Agenda item

Agenda item

Community Lottery Scheme

The report of the Head of Community Services


The Head of Community Services presented the report, with support from the Community Focus Team Leader.


Several Members questioned the set up costs, projected sales figures, what feedback from other local authorities who were engaged in such schemes had been solicited, and how the money spent on each ticket was distributed.


Officers, with assistance from the representatives from Gatherwell, gave the following advice. There was a one-off £5000 budgeted for an External Lottery Manager to cover most of the initial set up costs, administration and applications for necessary licences; sales were projected to be around 12000 a year once the scheme was up and running; money from each ticket was split 40p to selected good cause, 20p to the Council’s grant fund, and 18p to Gatherwell, plus 18p allocated to cash prizes and 4p is a VAT element. As for consultation, other local authorities such as Blaby and Charnwood had been approached and they had suggested that their lottery schemes had been successful. Member nevertheless requested more clarity in the Cabinet report on financial details such as projections for the first five years of the scheme, and the nature of VAT costs.


A couple of Members inquired about the procurement process, how transparent it had been, and how rigorous it had been when looking for alternative providers and considering value for money. The Head of Community Services advised that the Legal and Finance Teams had been heavily involved in the crafting of the Lottery Scheme and had considered these issues thoroughly. Ultimately Gatherwell was the specialist provider in this area, and this necessarily impacted the nature of the procurement process. Furthermore, this was an annual contract so would be regularly reviewed, and the outcomes of the Scheme would be regularly reported to the Community Scrutiny Committee.


A Member expressed some concern that the Lottery Scheme would promote gambling, at a time when problem gambling was recognised as a growing social issue in Britain.


The Head of Community Services advised that problem gambling was something which Gatherwell would be responsible for robustly mitigating. A representative from Gatherwell then set out the mechanisms in place to do so, and explained for Members why this sort of scheme was low risk when it came to problem gambling: the vast majority of players had a standing monthly direct debit, the average number of tickets purchased per week was 1.8, and there were stringent rules in place with regards to how many tickets players could buy in a certain time frame.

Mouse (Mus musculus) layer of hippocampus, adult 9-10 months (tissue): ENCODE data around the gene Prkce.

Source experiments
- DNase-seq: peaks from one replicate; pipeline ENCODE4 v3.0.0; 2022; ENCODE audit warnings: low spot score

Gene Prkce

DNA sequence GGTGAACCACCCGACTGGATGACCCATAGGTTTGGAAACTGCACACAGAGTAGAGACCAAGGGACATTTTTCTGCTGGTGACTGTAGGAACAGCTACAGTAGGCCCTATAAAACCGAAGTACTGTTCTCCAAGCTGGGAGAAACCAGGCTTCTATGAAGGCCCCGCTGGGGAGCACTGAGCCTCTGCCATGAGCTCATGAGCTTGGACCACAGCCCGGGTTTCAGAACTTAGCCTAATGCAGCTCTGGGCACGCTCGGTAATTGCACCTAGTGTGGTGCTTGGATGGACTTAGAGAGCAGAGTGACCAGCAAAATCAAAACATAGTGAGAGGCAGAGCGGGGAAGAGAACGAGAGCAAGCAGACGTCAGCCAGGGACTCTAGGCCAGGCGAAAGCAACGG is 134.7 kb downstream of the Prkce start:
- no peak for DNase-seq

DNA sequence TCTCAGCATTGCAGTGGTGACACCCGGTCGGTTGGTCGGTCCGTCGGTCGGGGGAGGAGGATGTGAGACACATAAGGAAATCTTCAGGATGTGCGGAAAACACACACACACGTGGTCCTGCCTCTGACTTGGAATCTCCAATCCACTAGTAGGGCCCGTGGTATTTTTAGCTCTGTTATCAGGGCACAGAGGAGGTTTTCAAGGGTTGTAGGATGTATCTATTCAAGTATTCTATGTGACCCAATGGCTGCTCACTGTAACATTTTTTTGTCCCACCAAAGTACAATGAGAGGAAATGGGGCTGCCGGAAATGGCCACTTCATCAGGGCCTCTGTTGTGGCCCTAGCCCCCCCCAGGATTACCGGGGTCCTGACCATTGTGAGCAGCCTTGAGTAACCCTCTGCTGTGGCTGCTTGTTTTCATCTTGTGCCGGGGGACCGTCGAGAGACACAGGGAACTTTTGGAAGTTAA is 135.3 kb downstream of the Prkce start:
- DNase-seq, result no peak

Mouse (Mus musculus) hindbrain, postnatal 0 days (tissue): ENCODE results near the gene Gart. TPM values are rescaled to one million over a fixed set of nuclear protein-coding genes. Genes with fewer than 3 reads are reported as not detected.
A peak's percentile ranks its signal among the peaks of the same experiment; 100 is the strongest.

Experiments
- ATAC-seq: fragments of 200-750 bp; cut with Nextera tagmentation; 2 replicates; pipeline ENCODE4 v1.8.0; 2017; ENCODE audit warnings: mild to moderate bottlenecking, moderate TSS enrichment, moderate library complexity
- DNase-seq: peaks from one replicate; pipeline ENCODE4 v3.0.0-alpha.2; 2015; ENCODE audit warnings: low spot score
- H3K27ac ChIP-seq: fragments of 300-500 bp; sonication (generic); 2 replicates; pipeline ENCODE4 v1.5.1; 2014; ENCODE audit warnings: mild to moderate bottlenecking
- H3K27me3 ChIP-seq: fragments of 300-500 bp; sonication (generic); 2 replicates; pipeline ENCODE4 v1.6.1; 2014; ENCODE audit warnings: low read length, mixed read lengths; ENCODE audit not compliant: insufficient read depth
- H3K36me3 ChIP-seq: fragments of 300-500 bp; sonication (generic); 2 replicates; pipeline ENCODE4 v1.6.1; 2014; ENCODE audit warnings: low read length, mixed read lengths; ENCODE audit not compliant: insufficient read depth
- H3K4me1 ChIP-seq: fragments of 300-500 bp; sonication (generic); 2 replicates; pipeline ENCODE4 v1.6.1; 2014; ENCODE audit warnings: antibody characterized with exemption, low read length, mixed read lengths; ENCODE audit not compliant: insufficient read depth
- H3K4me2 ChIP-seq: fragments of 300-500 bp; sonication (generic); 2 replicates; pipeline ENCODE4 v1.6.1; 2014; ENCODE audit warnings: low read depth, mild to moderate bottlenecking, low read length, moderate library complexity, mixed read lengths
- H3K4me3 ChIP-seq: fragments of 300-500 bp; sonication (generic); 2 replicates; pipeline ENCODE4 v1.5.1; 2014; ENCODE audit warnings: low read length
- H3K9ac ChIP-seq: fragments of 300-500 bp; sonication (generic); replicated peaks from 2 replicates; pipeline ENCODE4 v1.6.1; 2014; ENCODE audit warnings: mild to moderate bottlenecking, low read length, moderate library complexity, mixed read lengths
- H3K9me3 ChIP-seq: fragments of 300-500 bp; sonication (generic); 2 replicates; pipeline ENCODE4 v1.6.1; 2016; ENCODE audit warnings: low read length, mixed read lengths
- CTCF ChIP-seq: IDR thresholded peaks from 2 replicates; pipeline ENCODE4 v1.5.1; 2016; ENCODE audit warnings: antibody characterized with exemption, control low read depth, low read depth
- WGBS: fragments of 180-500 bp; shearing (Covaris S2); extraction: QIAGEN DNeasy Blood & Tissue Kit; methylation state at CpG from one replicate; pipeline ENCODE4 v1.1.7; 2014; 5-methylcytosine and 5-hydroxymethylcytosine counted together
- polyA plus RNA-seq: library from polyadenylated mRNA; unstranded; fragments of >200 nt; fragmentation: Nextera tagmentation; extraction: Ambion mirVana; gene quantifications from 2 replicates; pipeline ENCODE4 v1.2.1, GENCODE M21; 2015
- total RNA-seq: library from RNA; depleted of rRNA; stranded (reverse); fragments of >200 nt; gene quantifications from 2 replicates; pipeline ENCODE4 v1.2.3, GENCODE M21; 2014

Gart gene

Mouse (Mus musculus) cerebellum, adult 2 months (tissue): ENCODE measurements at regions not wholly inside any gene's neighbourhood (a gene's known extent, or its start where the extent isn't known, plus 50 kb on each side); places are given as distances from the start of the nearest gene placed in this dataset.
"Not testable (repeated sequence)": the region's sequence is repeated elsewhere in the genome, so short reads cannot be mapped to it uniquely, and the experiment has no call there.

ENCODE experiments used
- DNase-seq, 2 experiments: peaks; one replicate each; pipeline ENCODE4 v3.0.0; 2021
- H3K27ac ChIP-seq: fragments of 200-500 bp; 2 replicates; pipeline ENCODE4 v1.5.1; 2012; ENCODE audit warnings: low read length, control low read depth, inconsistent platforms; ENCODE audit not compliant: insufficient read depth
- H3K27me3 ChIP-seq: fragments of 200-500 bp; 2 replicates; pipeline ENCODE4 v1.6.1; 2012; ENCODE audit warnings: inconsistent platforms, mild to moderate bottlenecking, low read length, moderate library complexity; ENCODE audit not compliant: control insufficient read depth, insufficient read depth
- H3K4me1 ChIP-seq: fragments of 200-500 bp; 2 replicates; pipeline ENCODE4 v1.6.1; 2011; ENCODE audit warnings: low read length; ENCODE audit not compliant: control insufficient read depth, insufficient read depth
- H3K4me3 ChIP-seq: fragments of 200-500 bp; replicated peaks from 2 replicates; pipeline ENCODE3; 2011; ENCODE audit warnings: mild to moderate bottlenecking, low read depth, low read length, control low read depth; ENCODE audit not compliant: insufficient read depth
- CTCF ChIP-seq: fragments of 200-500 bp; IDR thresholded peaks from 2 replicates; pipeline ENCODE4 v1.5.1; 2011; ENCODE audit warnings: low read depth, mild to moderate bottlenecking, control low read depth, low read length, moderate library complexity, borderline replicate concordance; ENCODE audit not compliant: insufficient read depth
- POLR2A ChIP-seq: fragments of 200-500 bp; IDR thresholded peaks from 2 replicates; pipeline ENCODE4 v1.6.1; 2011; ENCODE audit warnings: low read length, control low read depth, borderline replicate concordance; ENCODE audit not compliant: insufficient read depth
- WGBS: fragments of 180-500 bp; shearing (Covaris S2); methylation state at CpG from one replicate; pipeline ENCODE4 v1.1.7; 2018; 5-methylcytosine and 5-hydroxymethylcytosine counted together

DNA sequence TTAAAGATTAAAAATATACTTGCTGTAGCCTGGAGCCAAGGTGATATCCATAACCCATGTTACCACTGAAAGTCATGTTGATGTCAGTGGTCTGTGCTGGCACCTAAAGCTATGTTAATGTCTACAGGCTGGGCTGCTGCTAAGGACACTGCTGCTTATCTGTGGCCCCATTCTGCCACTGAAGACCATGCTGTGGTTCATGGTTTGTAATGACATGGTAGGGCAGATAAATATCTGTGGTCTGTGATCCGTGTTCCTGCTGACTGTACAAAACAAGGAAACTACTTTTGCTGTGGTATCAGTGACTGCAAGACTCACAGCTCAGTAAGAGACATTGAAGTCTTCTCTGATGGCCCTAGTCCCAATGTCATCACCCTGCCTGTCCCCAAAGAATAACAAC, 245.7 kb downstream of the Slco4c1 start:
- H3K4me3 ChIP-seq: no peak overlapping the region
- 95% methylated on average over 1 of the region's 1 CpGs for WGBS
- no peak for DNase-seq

Several Members inquired about how this would be promoted and tickets would be sold, how new and in particular smaller charities would be signed up and how this would impact on Officer’s time. In response, Officers and a representative from Gatherwell advised that the process was largely digitalised, with a phone line for those also available for less technologically literate residents, and that it was an easy to use platform which actually democratised charity funding for smaller charities. The incentive structure operated to reward charities who maximised their own promotion of the scheme. They also advised that the aforementioned External Lottery Manager provided by Gatherwell would be providing lots of support, but some NWLDC staff time would be required. Members suggested that an impact assessment be carried out at the end of year 1, to appraise the actual impact on local charities, and that greater clarity on the impact on staffing within the Community Focus Team be provided in the Cabinet report.


A Member suggested that the proposition was broadly sound, the risks and start-up costs were low, and that the scheme would soon become self-sustainable. Furthermore, if there was displacement of existing donations it would be good to displace funding from national to local causes.


A Member asked whether Lottery funding would be factored into grant requests, and the Head of Community Services advised that no, the two were separate, and grants would follow the standard grant funding process, though the grant fund would be increased by this scheme.


The Chair set out some of her concerns, that the scheme could allow the reduction of funding currently offered through the Council’s grant scheme, that the startup funding for the scheme was insufficient, that it could create a negative perception amongst residents of the District, she also echoed the concerns around burden on staff time raised by other Members, and she suggested that funding conditions should include that registered charities had spent all previous money from the Council in approved way, as had been the case in the Lottery Scheme enacted by Sevenoaks Council. She then invited the Portfolio Holder to speak.


The Portfolio Holder said that this was an easy way for charities to raise money, that the more active they were in marketing it the more they would receive, and most crucially the money would remain within the District. 


The Chair thanked Members for their comments, which would be presented to Cabinet on 27 February.

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